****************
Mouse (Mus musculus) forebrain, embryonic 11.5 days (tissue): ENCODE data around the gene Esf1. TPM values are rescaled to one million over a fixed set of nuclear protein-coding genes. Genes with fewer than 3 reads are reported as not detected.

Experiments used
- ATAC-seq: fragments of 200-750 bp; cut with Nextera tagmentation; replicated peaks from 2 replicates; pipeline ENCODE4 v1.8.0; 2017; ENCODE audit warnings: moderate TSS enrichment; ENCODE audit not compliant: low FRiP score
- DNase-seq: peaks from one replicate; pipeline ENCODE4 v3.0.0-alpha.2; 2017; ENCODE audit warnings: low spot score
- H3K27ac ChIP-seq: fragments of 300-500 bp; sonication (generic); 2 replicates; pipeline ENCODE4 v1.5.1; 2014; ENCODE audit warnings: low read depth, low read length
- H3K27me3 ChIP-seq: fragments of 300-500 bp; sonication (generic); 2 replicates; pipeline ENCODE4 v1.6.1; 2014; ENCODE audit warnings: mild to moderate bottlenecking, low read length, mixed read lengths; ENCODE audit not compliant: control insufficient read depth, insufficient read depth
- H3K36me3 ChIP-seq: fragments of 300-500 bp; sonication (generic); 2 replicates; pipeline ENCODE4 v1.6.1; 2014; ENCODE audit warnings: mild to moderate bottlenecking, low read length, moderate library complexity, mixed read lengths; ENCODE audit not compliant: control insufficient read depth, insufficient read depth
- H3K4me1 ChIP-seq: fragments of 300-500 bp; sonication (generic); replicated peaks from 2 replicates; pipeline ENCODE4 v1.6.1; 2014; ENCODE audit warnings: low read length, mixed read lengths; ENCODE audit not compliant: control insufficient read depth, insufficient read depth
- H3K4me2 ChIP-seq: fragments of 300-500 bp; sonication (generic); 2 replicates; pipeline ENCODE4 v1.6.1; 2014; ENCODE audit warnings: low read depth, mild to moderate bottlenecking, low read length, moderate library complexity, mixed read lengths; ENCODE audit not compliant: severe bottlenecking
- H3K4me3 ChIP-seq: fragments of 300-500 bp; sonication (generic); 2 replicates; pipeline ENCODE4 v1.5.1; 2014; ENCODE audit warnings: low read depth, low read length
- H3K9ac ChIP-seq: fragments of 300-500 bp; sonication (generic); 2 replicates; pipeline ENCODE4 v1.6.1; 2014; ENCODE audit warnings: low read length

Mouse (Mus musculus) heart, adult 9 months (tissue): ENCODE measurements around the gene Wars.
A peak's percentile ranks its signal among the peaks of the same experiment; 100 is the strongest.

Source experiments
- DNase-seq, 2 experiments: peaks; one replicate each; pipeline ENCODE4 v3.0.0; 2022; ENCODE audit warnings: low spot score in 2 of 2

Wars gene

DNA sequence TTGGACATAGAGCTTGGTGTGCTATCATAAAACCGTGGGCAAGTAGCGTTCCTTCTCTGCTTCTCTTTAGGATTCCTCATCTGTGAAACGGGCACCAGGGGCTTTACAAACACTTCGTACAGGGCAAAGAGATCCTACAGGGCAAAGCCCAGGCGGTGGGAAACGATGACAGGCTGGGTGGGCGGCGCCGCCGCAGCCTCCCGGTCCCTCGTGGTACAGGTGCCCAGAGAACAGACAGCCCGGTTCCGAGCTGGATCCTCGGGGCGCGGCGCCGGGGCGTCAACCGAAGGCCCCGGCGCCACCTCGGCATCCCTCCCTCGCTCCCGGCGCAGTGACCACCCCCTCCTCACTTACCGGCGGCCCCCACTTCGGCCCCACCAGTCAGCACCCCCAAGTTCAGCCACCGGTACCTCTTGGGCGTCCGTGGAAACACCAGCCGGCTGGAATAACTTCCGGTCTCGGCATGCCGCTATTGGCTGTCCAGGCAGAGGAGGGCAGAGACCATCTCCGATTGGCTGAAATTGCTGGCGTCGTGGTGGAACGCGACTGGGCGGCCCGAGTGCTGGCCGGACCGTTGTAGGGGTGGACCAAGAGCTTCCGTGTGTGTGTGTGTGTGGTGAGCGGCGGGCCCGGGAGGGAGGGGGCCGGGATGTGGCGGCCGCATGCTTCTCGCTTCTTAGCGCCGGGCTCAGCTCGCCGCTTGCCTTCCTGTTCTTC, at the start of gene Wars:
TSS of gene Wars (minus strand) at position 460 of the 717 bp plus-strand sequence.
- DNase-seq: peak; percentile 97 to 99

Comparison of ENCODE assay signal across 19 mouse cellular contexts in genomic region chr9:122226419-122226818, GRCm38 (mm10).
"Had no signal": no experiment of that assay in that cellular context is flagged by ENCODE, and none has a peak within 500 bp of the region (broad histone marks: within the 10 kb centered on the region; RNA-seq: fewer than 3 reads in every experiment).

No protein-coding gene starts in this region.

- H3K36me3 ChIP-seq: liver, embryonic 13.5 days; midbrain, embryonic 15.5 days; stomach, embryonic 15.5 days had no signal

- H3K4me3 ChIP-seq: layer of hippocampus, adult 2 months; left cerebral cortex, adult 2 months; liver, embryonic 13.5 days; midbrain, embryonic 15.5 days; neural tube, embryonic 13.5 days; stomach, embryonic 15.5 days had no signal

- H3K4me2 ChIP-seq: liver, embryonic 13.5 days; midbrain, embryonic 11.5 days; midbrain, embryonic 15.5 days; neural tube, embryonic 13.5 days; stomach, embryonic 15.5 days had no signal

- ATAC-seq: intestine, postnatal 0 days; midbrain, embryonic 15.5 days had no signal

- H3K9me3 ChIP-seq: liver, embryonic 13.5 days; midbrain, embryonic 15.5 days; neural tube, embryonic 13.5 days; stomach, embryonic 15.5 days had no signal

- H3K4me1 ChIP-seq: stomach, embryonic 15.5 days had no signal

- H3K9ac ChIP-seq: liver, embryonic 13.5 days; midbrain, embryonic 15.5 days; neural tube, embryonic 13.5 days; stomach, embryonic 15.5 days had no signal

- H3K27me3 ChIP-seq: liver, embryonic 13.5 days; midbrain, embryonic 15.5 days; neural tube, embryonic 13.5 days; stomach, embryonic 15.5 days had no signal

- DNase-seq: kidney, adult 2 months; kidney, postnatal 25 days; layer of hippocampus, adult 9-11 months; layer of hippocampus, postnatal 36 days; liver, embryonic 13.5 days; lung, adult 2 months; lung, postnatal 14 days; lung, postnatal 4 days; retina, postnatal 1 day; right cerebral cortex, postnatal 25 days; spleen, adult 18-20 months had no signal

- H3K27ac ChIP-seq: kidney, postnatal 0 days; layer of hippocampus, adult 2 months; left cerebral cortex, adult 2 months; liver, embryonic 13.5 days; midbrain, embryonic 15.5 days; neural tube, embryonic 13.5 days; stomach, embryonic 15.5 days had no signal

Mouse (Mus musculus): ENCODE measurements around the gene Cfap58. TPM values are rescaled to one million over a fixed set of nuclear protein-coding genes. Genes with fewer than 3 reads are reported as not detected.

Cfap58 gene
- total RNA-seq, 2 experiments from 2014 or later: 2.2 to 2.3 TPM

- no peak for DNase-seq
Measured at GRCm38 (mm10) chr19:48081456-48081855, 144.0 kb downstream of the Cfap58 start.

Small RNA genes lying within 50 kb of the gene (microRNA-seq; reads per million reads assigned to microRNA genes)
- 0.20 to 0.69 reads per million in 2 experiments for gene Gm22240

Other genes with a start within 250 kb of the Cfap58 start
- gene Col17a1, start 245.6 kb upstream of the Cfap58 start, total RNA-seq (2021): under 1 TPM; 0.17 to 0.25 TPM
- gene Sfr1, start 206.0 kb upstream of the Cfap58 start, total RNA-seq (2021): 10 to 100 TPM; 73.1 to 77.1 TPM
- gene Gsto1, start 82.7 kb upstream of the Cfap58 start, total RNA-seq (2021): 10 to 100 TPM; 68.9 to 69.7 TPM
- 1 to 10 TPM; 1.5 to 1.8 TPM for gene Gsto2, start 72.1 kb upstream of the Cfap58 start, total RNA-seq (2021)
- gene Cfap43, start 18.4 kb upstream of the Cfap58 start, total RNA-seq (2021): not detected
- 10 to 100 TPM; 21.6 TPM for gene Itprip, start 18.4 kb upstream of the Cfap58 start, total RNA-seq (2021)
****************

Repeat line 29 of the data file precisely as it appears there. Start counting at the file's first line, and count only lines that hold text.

- H3K9ac ChIP-seq: liver, embryonic 13.5 days; midbrain, embryonic 15.5 days; neural tube, embryonic 13.5 days; stomach, embryonic 15.5 days had no signal